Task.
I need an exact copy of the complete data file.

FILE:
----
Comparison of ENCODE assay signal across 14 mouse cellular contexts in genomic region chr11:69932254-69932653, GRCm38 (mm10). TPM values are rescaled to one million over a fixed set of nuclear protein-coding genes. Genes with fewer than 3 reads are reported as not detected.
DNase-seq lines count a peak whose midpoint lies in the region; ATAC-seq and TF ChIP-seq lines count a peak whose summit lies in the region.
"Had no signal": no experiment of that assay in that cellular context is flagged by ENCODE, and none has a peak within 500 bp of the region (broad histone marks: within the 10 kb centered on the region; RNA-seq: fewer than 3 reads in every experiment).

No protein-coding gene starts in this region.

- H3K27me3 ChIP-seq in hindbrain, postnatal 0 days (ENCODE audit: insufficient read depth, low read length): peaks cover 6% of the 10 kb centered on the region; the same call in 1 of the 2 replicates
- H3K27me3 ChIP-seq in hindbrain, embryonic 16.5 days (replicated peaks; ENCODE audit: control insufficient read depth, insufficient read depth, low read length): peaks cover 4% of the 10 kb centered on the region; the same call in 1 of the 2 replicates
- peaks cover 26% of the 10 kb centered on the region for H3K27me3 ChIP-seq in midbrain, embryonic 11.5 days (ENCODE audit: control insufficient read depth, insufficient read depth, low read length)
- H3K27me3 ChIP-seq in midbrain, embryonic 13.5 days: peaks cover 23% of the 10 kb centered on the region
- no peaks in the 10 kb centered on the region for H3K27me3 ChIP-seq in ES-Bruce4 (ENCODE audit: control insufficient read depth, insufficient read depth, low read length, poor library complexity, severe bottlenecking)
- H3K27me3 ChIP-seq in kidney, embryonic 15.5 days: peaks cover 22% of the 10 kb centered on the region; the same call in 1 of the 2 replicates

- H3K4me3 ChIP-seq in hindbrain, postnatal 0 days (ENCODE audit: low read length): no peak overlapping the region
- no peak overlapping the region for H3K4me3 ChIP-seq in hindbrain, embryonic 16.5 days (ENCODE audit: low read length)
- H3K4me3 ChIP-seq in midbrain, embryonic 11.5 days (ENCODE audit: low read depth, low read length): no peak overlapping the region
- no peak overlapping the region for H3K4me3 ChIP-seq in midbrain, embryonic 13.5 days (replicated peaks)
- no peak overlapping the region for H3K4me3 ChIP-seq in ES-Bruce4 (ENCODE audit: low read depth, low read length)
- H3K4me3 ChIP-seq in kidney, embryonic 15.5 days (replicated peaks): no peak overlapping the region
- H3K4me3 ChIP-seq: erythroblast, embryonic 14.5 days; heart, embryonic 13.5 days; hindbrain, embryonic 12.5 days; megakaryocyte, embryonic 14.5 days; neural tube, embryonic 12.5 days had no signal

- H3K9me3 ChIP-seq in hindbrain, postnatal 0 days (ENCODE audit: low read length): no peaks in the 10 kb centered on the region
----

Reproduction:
Comparison of ENCODE assay signal across 14 mouse cellular contexts in genomic region chr11:69932254-69932653, GRCm38 (mm10). TPM values are rescaled to one million over a fixed set of nuclear protein-coding genes. Genes with fewer than 3 reads are reported as not detected.
DNase-seq lines count a peak whose midpoint lies in the region; ATAC-seq and TF ChIP-seq lines count a peak whose summit lies in the region.
"Had no signal": no experiment of that assay in that cellular context is flagged by ENCODE, and none has a peak within 500 bp of the region (broad histone marks: within the 10 kb centered on the region; RNA-seq: fewer than 3 reads in every experiment).

No protein-coding gene starts in this region.

- H3K27me3 ChIP-seq in hindbrain, postnatal 0 days (ENCODE audit: insufficient read depth, low read length): peaks cover 6% of the 10 kb centered on the region; the same call in 1 of the 2 replicates
- H3K27me3 ChIP-seq in hindbrain, embryonic 16.5 days (replicated peaks; ENCODE audit: control insufficient read depth, insufficient read depth, low read length): peaks cover 4% of the 10 kb centered on the region; the same call in 1 of the 2 replicates
- peaks cover 26% of the 10 kb centered on the region for H3K27me3 ChIP-seq in midbrain, embryonic 11.5 days (ENCODE audit: control insufficient read depth, insufficient read depth, low read length)
- H3K27me3 ChIP-seq in midbrain, embryonic 13.5 days: peaks cover 23% of the 10 kb centered on the region
- no peaks in the 10 kb centered on the region for H3K27me3 ChIP-seq in ES-Bruce4 (ENCODE audit: control insufficient read depth, insufficient read depth, low read length, poor library complexity, severe bottlenecking)
- H3K27me3 ChIP-seq in kidney, embryonic 15.5 days: peaks cover 22% of the 10 kb centered on the region; the same call in 1 of the 2 replicates

- H3K4me3 ChIP-seq in hindbrain, postnatal 0 days (ENCODE audit: low read length): no peak overlapping the region
- no peak overlapping the region for H3K4me3 ChIP-seq in hindbrain, embryonic 16.5 days (ENCODE audit: low read length)
- H3K4me3 ChIP-seq in midbrain, embryonic 11.5 days (ENCODE audit: low read depth, low read length): no peak overlapping the region
- no peak overlapping the region for H3K4me3 ChIP-seq in midbrain, embryonic 13.5 days (replicated peaks)
- no peak overlapping the region for H3K4me3 ChIP-seq in ES-Bruce4 (ENCODE audit: low read depth, low read length)
- H3K4me3 ChIP-seq in kidney, embryonic 15.5 days (replicated peaks): no peak overlapping the region
- H3K4me3 ChIP-seq: erythroblast, embryonic 14.5 days; heart, embryonic 13.5 days; hindbrain, embryonic 12.5 days; megakaryocyte, embryonic 14.5 days; neural tube, embryonic 12.5 days had no signal

- H3K9me3 ChIP-seq in hindbrain, postnatal 0 days (ENCODE audit: low read length): no peaks in the 10 kb centered on the region